As part of the new Federal Government Regional Broadband Scheme (RBS), a $7.10/month tax will be added to the bills of many non-NBN active fixed-line broadband customers to subsidize the bills of people connecting to NBN’s loss-making fixed wireless and satellite technologies which provide essential broadband services to regional, rural and remote Australians.
Only those connections capable of transfer rates over 25Mbps will be hit with the new tax; ADSL2 connections – still widely used in non-NBN areas – will not qualify, but non-NBN HFC customers and those using 3rd party fibre operators – such as TPG or OptiComm Fibre – are squarely within the new tax’s base. The new tax, though, does not apply to wireless solutions such as 5G.
The RBS is paid into a special account which in turn provides subsidies via grants or contracts to NBN Co to maintain and improve broadband services it provides to regional, rural and remote Australians.
How Interested Parties Reacted
Telstra and Optus, as operators of the two currently operational 5G mobile networks,
support the proposed RBS broadly, and unsurprisingly oppose any reform of the RBS to include mobile services because they plan on heavily promoting 4G/5G home and business broadband services.
Much of the rest of the telecommunications industry, particularly NBN-comparable networks such as TPG and OptiComm (that will be subject to the RBS) oppose the RBS either largely or entirely. In the absence of direct budget funding, some support a broad-based tax which would see the RBS extended to mobile services such as Telstra/Optus 5G.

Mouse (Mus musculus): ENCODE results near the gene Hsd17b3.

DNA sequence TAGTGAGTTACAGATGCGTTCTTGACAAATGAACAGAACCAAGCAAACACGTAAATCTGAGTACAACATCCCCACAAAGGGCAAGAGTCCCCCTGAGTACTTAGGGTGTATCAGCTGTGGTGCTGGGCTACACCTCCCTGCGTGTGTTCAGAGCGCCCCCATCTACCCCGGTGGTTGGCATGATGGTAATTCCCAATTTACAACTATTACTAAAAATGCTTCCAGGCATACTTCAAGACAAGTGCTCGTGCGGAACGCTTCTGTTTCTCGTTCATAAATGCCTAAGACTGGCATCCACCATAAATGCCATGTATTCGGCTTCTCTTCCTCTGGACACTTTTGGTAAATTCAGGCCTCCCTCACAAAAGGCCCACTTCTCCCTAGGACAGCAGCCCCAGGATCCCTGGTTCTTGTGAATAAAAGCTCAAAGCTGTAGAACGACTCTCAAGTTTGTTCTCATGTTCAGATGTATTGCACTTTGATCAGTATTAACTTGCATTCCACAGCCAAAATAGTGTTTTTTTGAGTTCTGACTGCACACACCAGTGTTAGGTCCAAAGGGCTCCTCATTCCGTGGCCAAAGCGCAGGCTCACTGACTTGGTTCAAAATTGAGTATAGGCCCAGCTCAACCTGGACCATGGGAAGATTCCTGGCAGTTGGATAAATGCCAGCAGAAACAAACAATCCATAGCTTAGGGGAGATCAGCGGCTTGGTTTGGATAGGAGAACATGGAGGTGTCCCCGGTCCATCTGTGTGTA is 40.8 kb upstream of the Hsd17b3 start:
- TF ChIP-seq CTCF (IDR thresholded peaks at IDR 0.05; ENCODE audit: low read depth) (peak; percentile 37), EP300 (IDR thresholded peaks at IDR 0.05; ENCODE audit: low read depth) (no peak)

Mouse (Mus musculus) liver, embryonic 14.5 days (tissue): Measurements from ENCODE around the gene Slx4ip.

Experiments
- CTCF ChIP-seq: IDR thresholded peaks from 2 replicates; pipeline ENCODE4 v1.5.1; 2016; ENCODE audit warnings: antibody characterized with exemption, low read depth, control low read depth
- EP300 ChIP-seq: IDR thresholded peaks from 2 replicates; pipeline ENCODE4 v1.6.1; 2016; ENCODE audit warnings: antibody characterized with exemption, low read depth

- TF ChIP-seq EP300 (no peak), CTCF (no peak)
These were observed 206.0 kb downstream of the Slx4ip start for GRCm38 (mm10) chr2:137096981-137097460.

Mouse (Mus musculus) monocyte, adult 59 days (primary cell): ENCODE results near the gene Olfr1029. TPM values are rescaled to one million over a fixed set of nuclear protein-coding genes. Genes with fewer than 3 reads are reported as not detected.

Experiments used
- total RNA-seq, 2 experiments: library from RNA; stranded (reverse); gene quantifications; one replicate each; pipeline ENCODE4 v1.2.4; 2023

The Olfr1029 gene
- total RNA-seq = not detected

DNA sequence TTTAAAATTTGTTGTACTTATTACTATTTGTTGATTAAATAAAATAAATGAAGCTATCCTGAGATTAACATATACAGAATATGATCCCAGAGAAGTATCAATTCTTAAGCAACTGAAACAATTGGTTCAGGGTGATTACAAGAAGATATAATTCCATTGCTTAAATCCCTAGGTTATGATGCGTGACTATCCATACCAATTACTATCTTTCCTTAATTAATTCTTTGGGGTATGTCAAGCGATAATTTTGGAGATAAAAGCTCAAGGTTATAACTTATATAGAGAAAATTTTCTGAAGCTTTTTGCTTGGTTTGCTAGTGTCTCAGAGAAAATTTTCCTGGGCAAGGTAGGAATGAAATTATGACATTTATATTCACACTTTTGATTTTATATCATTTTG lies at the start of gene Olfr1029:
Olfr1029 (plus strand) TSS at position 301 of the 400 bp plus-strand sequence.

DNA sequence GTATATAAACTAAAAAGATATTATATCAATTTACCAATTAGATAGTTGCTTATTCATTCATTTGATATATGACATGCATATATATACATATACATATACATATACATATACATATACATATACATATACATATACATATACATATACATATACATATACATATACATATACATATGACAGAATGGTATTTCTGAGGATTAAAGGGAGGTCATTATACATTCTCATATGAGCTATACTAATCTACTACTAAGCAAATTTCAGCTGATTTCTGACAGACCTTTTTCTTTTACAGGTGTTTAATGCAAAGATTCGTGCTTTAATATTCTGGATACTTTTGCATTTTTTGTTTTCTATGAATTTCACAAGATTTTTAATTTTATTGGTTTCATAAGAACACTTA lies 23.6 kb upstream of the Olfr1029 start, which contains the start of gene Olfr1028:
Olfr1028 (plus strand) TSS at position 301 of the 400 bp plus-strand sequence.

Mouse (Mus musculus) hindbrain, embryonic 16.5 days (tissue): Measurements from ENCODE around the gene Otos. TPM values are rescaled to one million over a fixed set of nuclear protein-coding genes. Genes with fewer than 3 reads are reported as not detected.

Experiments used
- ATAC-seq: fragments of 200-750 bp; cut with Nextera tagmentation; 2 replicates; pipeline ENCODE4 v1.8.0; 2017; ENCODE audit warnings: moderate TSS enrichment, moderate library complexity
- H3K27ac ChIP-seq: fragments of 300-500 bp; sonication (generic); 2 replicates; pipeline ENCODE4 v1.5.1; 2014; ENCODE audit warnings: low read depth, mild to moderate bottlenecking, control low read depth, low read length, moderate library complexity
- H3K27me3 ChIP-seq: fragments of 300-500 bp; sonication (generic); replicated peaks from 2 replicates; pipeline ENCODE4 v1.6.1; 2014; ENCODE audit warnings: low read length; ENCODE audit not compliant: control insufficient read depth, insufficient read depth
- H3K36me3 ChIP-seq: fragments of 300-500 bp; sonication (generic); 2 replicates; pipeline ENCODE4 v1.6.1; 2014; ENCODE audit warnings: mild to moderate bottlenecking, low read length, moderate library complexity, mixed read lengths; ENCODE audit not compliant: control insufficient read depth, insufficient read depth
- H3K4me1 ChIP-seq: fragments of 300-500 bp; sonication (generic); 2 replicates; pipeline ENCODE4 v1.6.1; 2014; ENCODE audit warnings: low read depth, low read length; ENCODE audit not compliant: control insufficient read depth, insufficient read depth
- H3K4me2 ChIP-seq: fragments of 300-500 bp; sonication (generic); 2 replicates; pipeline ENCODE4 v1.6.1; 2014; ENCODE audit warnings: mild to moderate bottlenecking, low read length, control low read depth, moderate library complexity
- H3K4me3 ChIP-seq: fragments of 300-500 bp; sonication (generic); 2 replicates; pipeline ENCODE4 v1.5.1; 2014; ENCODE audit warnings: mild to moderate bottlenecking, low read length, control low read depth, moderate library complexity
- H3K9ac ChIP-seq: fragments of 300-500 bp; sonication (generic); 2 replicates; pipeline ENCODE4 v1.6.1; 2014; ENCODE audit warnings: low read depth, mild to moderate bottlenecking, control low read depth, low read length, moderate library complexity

The Productivity Commission and the ACCC expressed a view that general budget funding would be a more efficient, flexible and a less distortionary method of funding the SIP regime than the RBS.
This approach or expanding the tax (and reducing the monthly rate) to include fast home mobile broadband services seems a much more sensible and fair approach rather than relying on taxing a relatively small number of non-NBN fixed line customers.
Planning for the Future
The arrival of low earth orbit satellite broadband such as Elon Musk’s Starlink project may render the “Regional Broadband Scheme (RBS)” outdated by making service to regional and remote areas commercial profitable, and reducing the customer numbers of NBN’s Skymuster satellite and fixed wireless services.
The RBS excludes mobile network connections from the charge, giving a competitive
advantage to mobile providers over fixed-line providers. Given the increasing roll-out of
5G, various stakeholders are concerned that this will both heavily distort the market and
lead to a reduced RBS fund over time as consumers substitute fixed-line for mobile connections so they can avoid paying the RBS tax.